Oz has never heard of fantasy baseball. Or even baseball in general. In fact, the only English words he knows are "food," "cookie" and "dinner." He can also loosely translate the sentence "get off the couch," though it seems to have no effect on him.
Oz, as you might have guessed, is my dog. He's an 11-year-old tri-colored beagle and I can guarantee that he's doing one of three things right now: A) napping, B) begging for food or C) sitting on the stairs thinking about whether he should go beg for food or just take a nap.
I'll tell you a little bit about him. Here's the important stuff.
- Oz is terrified of the water. Trying to give him a bath is not very pleasant.
- If you try to play with him, he'll probably just hide under the bed.
- If you give Oz Cheerios, he'll love you forever.
- He's not a big fan of carrots. I think it's the only food he won't eat.
- Oz likes to fold his bed in half. In the Pantuosco household, we call this "Taco Time."
Living with Oz is always an adventure. But in a way, caring for him all these years has actually made me a better fantasy owner.
You see, maintaining a fantasy baseball squad is a lot like owning a dog. Let me show you what I mean.
1. Your fantasy players are like family: No matter how many rugs Oz pees on, I'll always love him. He's been my dog since I was 11. You can't take that friendship away.
Fantasy is like that too. Felix Hernandez has been carrying my team for years and I don't think I'd ever trade away Joe Mauer. Owning these guys year after year has become part of my identity. Seeing Mauer play for somebody else just wouldn't feel right.
Before he started getting hurt, Chase Utley was another player I always went out of my way to try and draft. I don't have him this year, but he'll always be a Panting Badger to me.
2. Your players need exercise: Just like Oz needs walks, your players need opportunities to contribute.
I'm not high on Adam Dunn but he's 6-for-12 in his last three games. Even if it's inconvenient, you have to find some way to get him into your lineup right now. Same goes for the suddenly surging Adam LaRoche (home runs in back-to- back games).
If you're going to waste a solid player on the bench you might as well trade him away to someone who actually needs him.
3. You have to feed them: Throw your players a bone once in a while.
For example, I have two shortstops on my team: J.J. Hardy and Alexei Ramirez. Most days Hardy gets the nod because he has more power but today he's facing Tampa Bay hurler Jeremy Hellickson. Hardy is just a .200 hitter versus Hellickson while Ramirez is batting almost .500 against Angels lefty C.J. Wilson.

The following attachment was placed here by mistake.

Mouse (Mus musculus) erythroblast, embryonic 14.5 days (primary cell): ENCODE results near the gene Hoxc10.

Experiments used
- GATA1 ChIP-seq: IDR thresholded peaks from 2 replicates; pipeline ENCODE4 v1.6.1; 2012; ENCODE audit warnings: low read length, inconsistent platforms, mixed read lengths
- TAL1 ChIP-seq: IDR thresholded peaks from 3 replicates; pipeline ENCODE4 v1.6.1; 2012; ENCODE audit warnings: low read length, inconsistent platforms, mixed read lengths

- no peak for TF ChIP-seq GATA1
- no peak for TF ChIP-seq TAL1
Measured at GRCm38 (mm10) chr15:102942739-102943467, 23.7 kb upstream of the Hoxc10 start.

How can I leave Hardy in? Ramirez is just begging to be in the lineup (kind of like Oz when dinner is on the table).
4. Sometimes they get hurt: My dog has been to the vet plenty of times and he's even had to wear that silly cone over his head on a few occasions.
Accidents happen. Don't get bent out of shape when Bryce Harper runs into the wall face first. Sure it's idiotic (clown move, bro) but you're not the only guy in your league dealing with injuries. We ALL deal with injuries.
You can avoid injury-prone players on draft day but that doesn't guarantee anything. Part of the challenge of owning a fantasy team is being able to adapt on the fly. That same challenge exists with owning a naughty dog like Oz Pantuosco.
5. They take lots of naps: Odds are, your dog is sleeping right now. Don't worry, mine is too.
That's just what dogs do. Seriously, if there isn't any food around, what's the point in being awake?
Baseball players can get tired too. Fantasy baseball follows a cyclical pattern that goes like this: 1) Hot, 2) Cold, 3) Hot again, 4) Cold again ... you get the idea.
David Ortiz's 2013 season is a prime example. Ortiz hit .500 in April but since his 27-game hitting streak came to an end on May 8th, he's gone just 4- for-28 (.143). That's called taking a fantasy nap.
Ortiz will snap out of it eventually but while he's snoozing, it's probably best to use someone else in your utility spot.
6. They're going to rip up the couch once in a while: Justin Verlander is a top-five fantasy starting pitcher. But even he can have a bad outing once in a while.
Verlander got plastered Thursday night against Texas (2 2/3 IP, 6 H, 8 ER, 2 BB) and he wasn't great in his previous outing against Cleveland (5 IP, 6 H, 4 R, 3 ER, 5 BB).
Fantasy owners have to be patient in situations like this. Sure, Verlander is ruining a lot of team ERAs right now but there's no way he keeps this up. The guy hasn't had an ERA higher than three since 2010.
When September rolls around and Verlander is back in the Cy Young race, this mini-slump will be a distant memory. Just like that couch your dog ruined five years ago.
Good luck, everybody. Here's hoping your fantasy team wins best in show.